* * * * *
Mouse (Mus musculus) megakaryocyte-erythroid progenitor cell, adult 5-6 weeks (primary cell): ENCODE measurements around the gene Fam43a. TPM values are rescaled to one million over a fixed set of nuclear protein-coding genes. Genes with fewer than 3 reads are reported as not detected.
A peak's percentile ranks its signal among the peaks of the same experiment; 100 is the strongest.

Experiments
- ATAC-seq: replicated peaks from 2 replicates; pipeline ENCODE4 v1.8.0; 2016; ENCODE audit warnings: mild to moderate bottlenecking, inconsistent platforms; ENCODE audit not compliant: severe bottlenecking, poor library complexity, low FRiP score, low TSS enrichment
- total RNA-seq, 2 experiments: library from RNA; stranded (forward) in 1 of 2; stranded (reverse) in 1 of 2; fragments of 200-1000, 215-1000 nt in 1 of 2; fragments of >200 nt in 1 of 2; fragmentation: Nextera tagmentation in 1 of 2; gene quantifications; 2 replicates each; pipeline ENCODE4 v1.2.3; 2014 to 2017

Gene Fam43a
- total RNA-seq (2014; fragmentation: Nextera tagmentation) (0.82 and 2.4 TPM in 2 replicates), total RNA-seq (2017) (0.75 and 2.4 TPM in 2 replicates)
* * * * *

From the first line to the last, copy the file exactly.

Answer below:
Mouse (Mus musculus) megakaryocyte-erythroid progenitor cell, adult 5-6 weeks (primary cell): ENCODE measurements around the gene Fam43a. TPM values are rescaled to one million over a fixed set of nuclear protein-coding genes. Genes with fewer than 3 reads are reported as not detected.
A peak's percentile ranks its signal among the peaks of the same experiment; 100 is the strongest.

Experiments
- ATAC-seq: replicated peaks from 2 replicates; pipeline ENCODE4 v1.8.0; 2016; ENCODE audit warnings: mild to moderate bottlenecking, inconsistent platforms; ENCODE audit not compliant: severe bottlenecking, poor library complexity, low FRiP score, low TSS enrichment
- total RNA-seq, 2 experiments: library from RNA; stranded (forward) in 1 of 2; stranded (reverse) in 1 of 2; fragments of 200-1000, 215-1000 nt in 1 of 2; fragments of >200 nt in 1 of 2; fragmentation: Nextera tagmentation in 1 of 2; gene quantifications; 2 replicates each; pipeline ENCODE4 v1.2.3; 2014 to 2017

Gene Fam43a
- total RNA-seq (2014; fragmentation: Nextera tagmentation) (0.82 and 2.4 TPM in 2 replicates), total RNA-seq (2017) (0.75 and 2.4 TPM in 2 replicates)